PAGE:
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A copy of the nominating and corporate governance committee charter is available on our website at www.smartbalance.com.

Procedure for Stockholder Recommendations to the Nominating and Corporate Governance Committee for Potential Director Nominees

In selecting the Company’s director nominees in connection with each annual meeting, it is policy that the governance and nominating committee consider director candidates recommended by any stockholder of the Company. To be timely, a stockholder’s recommendation must be delivered to or mailed and received at our principal executive offices not less than 120 days prior to the first anniversary of the date that the proxy statement was released to stockholders for the previous year’s annual meeting. For the 2012 annual meeting, recommendations must be received no later than December 7, 2011. Any such recommendations should, in addition to the information specified below, include the nominee’s name and qualifications for board membership. The mailing envelope should contain a clear notation indicating that the enclosed letter is a “Stockholder Recommendation for Director.”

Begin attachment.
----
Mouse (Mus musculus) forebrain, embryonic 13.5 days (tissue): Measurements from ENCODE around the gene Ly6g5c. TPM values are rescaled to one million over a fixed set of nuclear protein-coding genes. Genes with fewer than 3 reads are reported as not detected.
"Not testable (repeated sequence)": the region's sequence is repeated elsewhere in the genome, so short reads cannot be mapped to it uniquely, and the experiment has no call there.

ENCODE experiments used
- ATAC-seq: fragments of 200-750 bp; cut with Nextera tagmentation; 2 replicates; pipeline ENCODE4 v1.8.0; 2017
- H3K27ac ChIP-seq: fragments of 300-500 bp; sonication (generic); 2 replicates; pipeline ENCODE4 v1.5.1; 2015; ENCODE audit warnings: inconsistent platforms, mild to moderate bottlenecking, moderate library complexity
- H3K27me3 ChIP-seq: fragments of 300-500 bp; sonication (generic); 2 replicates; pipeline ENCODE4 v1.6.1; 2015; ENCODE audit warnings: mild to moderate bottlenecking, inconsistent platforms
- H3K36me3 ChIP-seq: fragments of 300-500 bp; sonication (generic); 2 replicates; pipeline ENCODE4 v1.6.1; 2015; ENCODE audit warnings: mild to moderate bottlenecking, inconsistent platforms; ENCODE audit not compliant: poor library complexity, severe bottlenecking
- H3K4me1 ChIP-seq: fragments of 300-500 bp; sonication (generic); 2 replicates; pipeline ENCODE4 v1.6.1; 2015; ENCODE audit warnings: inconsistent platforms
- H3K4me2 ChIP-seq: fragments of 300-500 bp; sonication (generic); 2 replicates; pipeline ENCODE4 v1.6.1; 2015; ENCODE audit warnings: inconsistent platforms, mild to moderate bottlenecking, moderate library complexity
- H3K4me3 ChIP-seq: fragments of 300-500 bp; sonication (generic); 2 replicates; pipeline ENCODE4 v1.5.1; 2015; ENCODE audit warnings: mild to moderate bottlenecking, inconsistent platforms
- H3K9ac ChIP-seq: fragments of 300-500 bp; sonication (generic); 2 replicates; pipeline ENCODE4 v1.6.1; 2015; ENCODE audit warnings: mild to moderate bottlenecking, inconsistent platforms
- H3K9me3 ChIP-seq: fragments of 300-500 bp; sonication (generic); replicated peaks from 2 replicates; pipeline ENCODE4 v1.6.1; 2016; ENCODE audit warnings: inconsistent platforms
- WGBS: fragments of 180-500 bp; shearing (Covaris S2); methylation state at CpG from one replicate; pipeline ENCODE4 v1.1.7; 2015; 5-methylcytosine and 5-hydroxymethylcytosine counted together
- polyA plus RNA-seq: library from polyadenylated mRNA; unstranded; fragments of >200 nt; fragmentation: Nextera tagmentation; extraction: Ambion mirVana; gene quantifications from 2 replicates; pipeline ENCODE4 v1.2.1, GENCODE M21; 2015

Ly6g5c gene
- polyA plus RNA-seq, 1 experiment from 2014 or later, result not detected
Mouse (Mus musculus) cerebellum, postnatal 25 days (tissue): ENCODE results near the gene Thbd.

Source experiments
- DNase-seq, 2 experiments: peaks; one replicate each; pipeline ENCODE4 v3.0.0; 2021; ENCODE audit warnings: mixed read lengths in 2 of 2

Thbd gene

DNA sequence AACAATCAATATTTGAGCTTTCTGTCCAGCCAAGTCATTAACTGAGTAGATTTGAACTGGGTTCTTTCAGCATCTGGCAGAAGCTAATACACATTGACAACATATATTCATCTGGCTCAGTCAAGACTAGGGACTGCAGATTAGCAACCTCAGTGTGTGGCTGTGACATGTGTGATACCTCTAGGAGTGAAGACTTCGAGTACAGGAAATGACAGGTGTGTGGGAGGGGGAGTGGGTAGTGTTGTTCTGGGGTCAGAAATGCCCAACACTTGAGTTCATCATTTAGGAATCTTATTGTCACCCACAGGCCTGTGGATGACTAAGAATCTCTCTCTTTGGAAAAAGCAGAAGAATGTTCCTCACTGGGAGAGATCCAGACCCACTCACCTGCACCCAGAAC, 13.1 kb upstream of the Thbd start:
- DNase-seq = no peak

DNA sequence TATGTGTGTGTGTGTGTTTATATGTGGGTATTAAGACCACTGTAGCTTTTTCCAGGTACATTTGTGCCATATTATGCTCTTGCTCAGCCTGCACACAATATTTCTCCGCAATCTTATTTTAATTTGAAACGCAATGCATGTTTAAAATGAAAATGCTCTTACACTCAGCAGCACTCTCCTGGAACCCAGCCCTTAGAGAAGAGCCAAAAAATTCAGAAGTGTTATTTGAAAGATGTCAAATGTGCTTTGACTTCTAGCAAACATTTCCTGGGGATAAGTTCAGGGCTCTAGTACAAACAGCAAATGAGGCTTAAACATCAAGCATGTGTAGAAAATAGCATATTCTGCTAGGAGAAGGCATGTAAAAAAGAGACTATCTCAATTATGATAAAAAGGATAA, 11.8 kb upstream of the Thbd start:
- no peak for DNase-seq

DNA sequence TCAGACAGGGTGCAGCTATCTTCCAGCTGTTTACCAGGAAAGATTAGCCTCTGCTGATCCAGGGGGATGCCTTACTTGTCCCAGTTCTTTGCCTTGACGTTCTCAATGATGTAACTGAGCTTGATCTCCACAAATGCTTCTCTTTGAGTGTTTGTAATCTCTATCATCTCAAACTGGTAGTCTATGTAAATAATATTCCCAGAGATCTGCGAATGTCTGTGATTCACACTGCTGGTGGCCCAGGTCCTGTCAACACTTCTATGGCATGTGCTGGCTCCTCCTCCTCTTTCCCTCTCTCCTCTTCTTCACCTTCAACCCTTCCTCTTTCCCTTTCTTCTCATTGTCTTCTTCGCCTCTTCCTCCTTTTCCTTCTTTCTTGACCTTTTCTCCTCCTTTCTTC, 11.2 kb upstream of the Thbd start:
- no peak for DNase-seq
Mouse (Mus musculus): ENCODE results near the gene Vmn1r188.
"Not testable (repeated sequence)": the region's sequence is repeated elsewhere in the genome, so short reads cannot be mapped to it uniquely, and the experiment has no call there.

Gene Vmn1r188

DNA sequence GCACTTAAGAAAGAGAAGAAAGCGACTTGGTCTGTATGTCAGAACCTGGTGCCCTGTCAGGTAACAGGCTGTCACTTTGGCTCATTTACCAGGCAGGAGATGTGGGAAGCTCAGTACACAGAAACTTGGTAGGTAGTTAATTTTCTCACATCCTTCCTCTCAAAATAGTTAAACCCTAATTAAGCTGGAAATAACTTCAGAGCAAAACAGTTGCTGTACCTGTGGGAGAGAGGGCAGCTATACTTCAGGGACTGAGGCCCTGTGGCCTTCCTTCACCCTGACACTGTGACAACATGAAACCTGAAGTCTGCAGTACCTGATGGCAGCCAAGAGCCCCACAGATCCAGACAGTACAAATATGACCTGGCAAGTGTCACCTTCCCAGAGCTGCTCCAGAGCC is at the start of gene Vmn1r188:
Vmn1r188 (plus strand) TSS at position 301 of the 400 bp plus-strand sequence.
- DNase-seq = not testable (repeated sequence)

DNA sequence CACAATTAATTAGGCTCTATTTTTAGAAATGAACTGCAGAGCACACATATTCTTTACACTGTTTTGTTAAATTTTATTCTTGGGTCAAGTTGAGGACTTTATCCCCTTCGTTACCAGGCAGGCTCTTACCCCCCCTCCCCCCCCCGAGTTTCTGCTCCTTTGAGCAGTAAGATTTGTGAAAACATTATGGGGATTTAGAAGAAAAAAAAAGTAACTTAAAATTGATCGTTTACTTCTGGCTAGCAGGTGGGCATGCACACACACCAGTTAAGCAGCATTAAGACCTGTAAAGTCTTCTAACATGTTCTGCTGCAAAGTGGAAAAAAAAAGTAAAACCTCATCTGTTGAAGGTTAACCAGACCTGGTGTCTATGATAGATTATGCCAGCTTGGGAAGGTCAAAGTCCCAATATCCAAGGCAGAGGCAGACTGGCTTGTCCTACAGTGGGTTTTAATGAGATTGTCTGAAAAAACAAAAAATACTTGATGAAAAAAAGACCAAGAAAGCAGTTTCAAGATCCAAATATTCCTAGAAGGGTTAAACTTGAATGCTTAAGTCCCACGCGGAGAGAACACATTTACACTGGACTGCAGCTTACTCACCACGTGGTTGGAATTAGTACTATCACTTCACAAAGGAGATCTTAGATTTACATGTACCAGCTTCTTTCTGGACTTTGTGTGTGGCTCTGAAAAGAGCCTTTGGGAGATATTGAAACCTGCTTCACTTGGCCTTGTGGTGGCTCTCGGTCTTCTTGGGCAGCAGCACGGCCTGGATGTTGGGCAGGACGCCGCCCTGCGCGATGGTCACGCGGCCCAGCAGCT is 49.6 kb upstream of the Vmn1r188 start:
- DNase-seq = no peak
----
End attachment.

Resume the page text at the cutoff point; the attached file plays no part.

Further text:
In order to be a valid submission for recommendation to the nominating and corporate governance committee for potential nominee for director, the form of recommendation must set forth:

(1) the name, age, business address and residence address of the person;

(2) the principal occupation or employment of the person;

(3) the number of shares of stock of the Company which are owned beneficially or of record by the person;